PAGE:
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  6. Rodney Money

    Rodney Money My hair is now growing back.

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    Although my close friends think I do, I honestly don’t believe I have perfect pitch, but I do believe instead I have an overhyped relative pitch. Because I always tuned to concert F when playing brass instruments I hear that pitch clearly then can relate all the others to that note. In college the discussion came up twice where a theory instructor tested me if I could hear F or Bb because I was a trumpet player, and once even my own trumpet professor put me on the spot in front of the entire studio to see if I could sing F in tune “tuning it green” without looking at it. I was the only one who could at the time.

    Even now all of my brass instruments’ tuning slides are pushed all the way in where normally they would be pushed half an inch out to be at 440. When I’m working with other musicians such as piano players I need to tell myself to be nice and say yes if they ask me if I need a tuning note even though I don’t need one. The only time I need one is when I play with organs, because they are “out of tune” from 443-442, and I need to tune to them.

    If I am working on a composition or melody, let’s say in G, Bb, or even set theory, then the key or tonal center never wavers in my mind. Sometimes I will check the piano just to make sure because of my perfectionism and musical ocd. I can hear the different blended colors of the orchestra in my mind also like a clarinet with a marimba, tuba with a bassoon, or a cello and a euphonium. It’s very common for me to also quickly jot down a line for a soloist or section 15 minutes before rehearsal and not need to change a thing afterwards save an ornament here or there.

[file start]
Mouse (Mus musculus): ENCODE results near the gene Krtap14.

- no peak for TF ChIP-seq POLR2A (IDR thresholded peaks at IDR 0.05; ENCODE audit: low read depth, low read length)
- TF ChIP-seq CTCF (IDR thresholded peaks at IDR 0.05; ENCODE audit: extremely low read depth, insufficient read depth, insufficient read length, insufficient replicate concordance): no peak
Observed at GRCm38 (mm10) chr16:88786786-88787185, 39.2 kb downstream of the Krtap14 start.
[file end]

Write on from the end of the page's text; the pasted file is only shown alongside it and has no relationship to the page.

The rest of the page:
My mind only has enough space to only remember music and stories from the Bible. I am awful at math, horrible with directions driving to locations I should know, I don’t even know my own cellphone number, and I cannot remember names. The only way I can remember my social security number or address is to practice it like an instrument. But concerning music my mind never fells me remembering themes even over 20 years old, and right now I have a completed 45 minute symphony in my head that constantly plays.

    What gives me trouble in music is trying to convey through sheet music and DAW what is in my head. My 40 minute trumpet concerto is being premiered this April, but sadly only 6 out of the 7 movements are complete with the finale remaining unfinished. The reasoning is because there is a constant struggle among what is in my head vs what is playable vs what is only playable naturally by me where others may greatly struggle. When I sent in 1-6 of the movements the 1st thing the soloist said was this looks hard, and in a fascinating curiosity I asked, “Which parts?” Because I truly could not tell! For me it felt almost sight readable with some polishing.

    The problem with the finale is that it is running too long and is way too hard with what I hear inside my head. It might “kill” a performer being unplayable, so in my mind all weekend I have been trying to rework an entire section while having to do things like taxes, go to Best Buy, and to a Sweet 16 birthday. I think I have it almost worked out but I would still have to make sure it works, engrave the score, and finish the DAW electronic fixed media. That is my constant stress right now.
     
    Last edited: Mar 17, 2019
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  7. mikeh-375

    mikeh-375 old school

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    You're a composer then Rodney..:thumbsup: (to paraphrase Messiaen, the realisation of which came when young whilst looking at a score and realising he could hear it).

    I too have a lot of those traits, but my relative pitch is sometimes unreliable if music is overly chromatic. I've even had to be left alone in the control room at st1 Abbey rd to write revisions over lunch (damn clients - that was drinking time). It's moments like that when you really are grateful for the training.